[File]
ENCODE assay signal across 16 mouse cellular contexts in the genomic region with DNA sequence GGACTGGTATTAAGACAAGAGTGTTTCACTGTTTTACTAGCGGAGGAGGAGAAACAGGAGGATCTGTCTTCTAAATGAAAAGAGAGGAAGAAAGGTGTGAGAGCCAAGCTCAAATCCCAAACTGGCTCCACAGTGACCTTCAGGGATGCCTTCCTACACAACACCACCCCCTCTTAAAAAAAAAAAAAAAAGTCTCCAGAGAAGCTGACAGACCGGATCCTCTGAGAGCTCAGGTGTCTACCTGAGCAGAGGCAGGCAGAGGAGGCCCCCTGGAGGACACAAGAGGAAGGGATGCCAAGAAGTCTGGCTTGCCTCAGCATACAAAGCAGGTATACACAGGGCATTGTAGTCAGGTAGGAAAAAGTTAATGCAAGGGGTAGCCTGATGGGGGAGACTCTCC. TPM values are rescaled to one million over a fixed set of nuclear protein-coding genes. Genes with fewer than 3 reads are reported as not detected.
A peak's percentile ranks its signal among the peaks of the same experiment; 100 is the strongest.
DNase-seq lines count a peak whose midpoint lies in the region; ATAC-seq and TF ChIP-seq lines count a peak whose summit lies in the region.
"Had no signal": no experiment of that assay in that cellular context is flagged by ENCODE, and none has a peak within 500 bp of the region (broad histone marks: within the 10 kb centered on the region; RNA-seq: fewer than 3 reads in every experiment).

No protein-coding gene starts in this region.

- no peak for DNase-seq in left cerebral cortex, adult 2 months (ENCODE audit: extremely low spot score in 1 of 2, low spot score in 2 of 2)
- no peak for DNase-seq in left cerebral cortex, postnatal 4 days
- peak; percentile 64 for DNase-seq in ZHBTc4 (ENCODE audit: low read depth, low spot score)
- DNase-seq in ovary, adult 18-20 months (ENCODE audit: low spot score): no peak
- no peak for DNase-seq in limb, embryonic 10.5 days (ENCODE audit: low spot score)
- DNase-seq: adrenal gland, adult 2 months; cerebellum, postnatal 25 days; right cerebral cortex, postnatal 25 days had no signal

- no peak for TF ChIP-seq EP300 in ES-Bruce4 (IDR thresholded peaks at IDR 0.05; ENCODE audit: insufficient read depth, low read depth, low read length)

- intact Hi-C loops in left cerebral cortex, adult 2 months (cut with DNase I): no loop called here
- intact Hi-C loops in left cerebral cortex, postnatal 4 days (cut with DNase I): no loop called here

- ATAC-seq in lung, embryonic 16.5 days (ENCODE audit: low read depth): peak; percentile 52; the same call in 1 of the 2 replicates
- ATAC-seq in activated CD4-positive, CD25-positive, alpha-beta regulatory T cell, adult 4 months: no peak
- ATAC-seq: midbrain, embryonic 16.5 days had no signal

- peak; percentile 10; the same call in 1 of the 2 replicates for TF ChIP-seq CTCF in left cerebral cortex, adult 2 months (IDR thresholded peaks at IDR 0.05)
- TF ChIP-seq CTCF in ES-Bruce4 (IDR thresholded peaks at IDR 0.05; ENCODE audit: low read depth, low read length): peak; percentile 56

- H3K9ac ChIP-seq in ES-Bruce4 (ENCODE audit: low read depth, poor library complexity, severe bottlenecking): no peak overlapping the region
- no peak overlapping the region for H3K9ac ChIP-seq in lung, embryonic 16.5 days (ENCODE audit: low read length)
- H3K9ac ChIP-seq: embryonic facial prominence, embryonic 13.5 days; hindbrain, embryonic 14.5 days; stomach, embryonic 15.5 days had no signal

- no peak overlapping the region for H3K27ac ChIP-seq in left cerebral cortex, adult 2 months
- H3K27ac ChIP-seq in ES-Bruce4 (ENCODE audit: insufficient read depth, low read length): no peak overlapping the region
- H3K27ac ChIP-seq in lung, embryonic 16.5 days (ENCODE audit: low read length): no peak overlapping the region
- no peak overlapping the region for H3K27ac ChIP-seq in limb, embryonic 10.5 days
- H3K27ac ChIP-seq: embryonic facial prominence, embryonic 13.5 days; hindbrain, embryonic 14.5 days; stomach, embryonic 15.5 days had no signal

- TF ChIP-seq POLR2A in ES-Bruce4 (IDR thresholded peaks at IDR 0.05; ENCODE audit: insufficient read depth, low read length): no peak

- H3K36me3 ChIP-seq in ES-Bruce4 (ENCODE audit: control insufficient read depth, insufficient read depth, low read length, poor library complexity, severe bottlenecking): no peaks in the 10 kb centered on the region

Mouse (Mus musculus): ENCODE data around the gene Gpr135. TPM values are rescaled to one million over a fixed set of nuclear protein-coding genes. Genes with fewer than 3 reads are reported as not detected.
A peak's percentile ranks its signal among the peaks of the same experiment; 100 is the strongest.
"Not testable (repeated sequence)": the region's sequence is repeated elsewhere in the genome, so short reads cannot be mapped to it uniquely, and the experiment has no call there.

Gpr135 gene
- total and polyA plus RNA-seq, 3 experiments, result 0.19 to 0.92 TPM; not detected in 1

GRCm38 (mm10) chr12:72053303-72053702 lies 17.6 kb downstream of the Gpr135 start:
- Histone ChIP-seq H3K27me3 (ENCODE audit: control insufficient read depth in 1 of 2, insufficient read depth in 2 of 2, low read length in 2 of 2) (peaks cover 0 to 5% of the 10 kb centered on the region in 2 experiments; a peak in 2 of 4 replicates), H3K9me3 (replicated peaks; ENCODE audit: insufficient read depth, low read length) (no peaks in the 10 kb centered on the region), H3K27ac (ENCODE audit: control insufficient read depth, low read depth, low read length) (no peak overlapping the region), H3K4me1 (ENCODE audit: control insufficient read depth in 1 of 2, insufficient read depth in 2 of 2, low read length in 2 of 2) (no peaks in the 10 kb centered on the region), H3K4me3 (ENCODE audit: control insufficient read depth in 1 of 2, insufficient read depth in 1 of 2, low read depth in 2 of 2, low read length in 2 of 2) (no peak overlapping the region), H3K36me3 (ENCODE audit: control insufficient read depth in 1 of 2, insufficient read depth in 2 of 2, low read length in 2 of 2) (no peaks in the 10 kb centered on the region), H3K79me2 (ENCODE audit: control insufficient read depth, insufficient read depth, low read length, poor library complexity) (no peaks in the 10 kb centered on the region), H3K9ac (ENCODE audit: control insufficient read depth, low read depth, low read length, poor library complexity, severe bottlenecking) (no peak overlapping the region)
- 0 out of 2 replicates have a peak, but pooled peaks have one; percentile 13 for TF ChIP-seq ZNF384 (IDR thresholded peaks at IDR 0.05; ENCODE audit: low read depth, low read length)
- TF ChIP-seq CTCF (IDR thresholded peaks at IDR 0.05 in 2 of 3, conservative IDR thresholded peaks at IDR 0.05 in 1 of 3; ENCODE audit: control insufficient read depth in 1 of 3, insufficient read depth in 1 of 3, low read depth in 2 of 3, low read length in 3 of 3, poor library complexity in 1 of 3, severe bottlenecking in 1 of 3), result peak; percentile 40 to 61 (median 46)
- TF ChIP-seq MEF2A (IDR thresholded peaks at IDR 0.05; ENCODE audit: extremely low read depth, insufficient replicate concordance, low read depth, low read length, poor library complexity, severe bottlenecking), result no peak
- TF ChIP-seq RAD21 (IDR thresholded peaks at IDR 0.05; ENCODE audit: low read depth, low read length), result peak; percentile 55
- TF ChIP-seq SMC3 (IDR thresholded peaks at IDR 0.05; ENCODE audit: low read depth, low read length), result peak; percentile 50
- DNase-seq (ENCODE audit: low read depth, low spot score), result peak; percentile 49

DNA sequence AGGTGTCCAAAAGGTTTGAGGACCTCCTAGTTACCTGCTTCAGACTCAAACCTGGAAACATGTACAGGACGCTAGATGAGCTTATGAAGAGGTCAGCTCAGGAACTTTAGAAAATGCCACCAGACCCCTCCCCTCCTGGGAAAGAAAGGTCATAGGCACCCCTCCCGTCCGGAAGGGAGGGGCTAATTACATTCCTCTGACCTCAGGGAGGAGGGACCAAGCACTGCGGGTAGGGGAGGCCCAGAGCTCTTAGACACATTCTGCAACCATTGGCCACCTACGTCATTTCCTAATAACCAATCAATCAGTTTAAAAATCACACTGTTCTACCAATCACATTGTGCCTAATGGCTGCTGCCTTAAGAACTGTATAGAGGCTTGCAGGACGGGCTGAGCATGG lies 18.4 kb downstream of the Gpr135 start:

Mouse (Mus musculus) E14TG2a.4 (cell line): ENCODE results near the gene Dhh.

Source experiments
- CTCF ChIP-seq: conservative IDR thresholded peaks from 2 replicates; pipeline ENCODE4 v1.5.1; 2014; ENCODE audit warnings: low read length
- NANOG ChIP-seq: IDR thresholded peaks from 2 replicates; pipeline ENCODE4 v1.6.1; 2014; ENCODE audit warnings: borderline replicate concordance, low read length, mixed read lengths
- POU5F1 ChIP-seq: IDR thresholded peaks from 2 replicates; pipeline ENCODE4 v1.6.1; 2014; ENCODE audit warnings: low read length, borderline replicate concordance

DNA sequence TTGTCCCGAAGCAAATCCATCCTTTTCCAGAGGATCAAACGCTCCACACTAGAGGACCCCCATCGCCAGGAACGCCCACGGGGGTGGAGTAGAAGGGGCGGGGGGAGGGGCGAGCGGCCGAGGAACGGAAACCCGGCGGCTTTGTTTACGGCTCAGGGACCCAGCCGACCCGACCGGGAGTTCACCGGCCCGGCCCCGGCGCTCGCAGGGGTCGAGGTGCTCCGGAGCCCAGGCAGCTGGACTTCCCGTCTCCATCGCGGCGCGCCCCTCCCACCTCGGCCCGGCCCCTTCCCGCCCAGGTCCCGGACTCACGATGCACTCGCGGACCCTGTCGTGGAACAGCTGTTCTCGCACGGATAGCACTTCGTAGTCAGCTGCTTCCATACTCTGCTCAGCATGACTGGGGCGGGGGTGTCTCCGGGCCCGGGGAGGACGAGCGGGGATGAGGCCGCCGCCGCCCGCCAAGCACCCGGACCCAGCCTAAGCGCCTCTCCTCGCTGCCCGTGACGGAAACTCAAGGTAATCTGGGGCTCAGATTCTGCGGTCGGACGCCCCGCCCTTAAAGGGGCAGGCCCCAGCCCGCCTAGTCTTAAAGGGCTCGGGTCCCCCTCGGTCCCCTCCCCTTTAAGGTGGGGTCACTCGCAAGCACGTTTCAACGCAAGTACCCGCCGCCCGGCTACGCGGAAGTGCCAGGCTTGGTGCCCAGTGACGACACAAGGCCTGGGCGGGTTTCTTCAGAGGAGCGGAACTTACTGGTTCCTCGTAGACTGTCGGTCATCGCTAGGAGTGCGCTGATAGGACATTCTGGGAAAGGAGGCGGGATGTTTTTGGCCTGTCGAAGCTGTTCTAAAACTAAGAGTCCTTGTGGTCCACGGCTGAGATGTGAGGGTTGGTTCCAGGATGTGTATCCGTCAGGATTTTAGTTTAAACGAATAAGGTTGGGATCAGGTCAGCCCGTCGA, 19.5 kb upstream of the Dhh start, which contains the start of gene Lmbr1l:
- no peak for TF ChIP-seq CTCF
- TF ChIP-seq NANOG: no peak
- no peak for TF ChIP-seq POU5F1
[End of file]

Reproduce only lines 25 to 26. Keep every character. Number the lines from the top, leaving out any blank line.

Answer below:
- H3K27ac ChIP-seq in lung, embryonic 16.5 days (ENCODE audit: low read length): no peak overlapping the region
- no peak overlapping the region for H3K27ac ChIP-seq in limb, embryonic 10.5 days